Managing stress during exams
Did you know stress is as contagious as a cold? Research by Griffith’s Professor Paula Brough, from the School of Applied Psychology, investigated the effects of stress and found it doesn’t just impact you, it impacts the people around you as our emotions, whether positive or negative, can be passed on from one person to another. You may have experienced this during the trimester when you had assignments due or exams coming up – as you start to stress, others do too. The research conducted by Professor Brough studied the impact and implications of our negative emotions. For example, when you’re stressed about assignment or exams those negative emotions can be transferred through to others and can hinder productively and result in procrastination.
With study week well underway and exams around the corner, it is important to understand the implications of stress and how to manage it. We caught up with Professor Brough to get some tips on recognising and managing stress – so you can avoid passing it on to, or catching it from, those around you.
Changing your perspective
We all have different ways of dealing with stress, which is highly influenced by our perception. Our perspective plays an immense role in our emotions and there are two different ways we can approach a situation, viewing it as a threat or a challenge.
These are situations in which we feel the most vulnerable, scared and anxious, such as exams. Most of us hate the idea of taking exams and have a plethora of negative emotions resulting in stress and anxiety. These negative emotions can lead to us procrastinating and reduced levels of productivity.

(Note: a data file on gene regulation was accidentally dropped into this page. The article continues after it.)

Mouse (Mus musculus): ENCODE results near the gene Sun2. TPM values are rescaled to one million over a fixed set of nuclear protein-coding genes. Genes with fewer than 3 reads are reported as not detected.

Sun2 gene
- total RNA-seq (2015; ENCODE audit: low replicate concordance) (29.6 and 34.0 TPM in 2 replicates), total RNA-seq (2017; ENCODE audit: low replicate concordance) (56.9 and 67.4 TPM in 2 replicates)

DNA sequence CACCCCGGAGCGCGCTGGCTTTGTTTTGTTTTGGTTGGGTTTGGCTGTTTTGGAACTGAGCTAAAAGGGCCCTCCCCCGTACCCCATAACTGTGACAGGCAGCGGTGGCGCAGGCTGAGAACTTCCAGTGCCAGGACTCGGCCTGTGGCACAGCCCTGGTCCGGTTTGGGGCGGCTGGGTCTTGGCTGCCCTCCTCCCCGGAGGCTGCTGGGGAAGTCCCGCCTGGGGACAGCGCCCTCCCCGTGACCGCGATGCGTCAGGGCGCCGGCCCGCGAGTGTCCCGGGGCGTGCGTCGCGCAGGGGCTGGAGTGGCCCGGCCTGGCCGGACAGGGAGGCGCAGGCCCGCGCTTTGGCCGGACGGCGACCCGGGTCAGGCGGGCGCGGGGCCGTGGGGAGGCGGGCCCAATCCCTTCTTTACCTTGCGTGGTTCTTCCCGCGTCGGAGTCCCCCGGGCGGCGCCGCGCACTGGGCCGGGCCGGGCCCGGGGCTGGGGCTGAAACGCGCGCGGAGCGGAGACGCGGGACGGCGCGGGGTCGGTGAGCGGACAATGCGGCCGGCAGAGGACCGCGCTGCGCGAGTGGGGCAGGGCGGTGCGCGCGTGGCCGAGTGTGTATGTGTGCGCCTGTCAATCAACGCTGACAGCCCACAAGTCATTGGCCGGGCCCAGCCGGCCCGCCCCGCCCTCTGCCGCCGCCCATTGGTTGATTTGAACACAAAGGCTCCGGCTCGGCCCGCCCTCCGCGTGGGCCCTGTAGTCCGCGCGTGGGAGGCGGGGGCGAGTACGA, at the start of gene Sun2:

Here’s an alternative perspective – challenge your abilities. Look at exams as a way to challenge yourself and an opportunity to show what you’ve learned. Take the study load and break it down into chunks and remember to reward yourself. Our shift in perspective from exams being a threat to a challenge can help us be more productive and efficient.
Recognising the signs of stress
It may not always be obvious when we are stressed, so how do we know? Here are some things to look out for.
- Changes in behaviors: we become more anxious, tense, and snappy towards friends and family.
- Changes in sleeping patterns: we can either sleep more or less than we usually do when we’re stressed.
- Stress eating: This is something to be cautious of! When we are stressed we tend to eat more junk and fast food and this can make you feel even worse during times of stress. If you’re after easy recipes check out our previous blog on easy recipes for students.
Managing stress during exams
- Don’t avoid studying. Get organised and start studying ASAP. The more you put it off the more stress it will cause.
- Space it out. Make a study plan and stick to it. Break up the study load into smaller more manageable chunks.
- Reward yourself with breaks.
- Get out and about for some air to reset and start studying again feeling fresh.
- Look for support and study groups. Get together with other classmates and study together. Explaining key issues in your own words will help you memorise the content.
- Don’t turn to short-term relief such as alcohol. Rather go to the gym or for a run to release that tension and reset your mind.
- Here are a few more tips for eating and staying healthy during exams.
More information on exams and student support services
Student services run stress management courses during university and also provide counseling.
Griffith’s exams page also offers study tips and information what you can bring into the exams, and other useful information
Are you thinking of studying psychology at Griffith? Check out our degrees and admission information.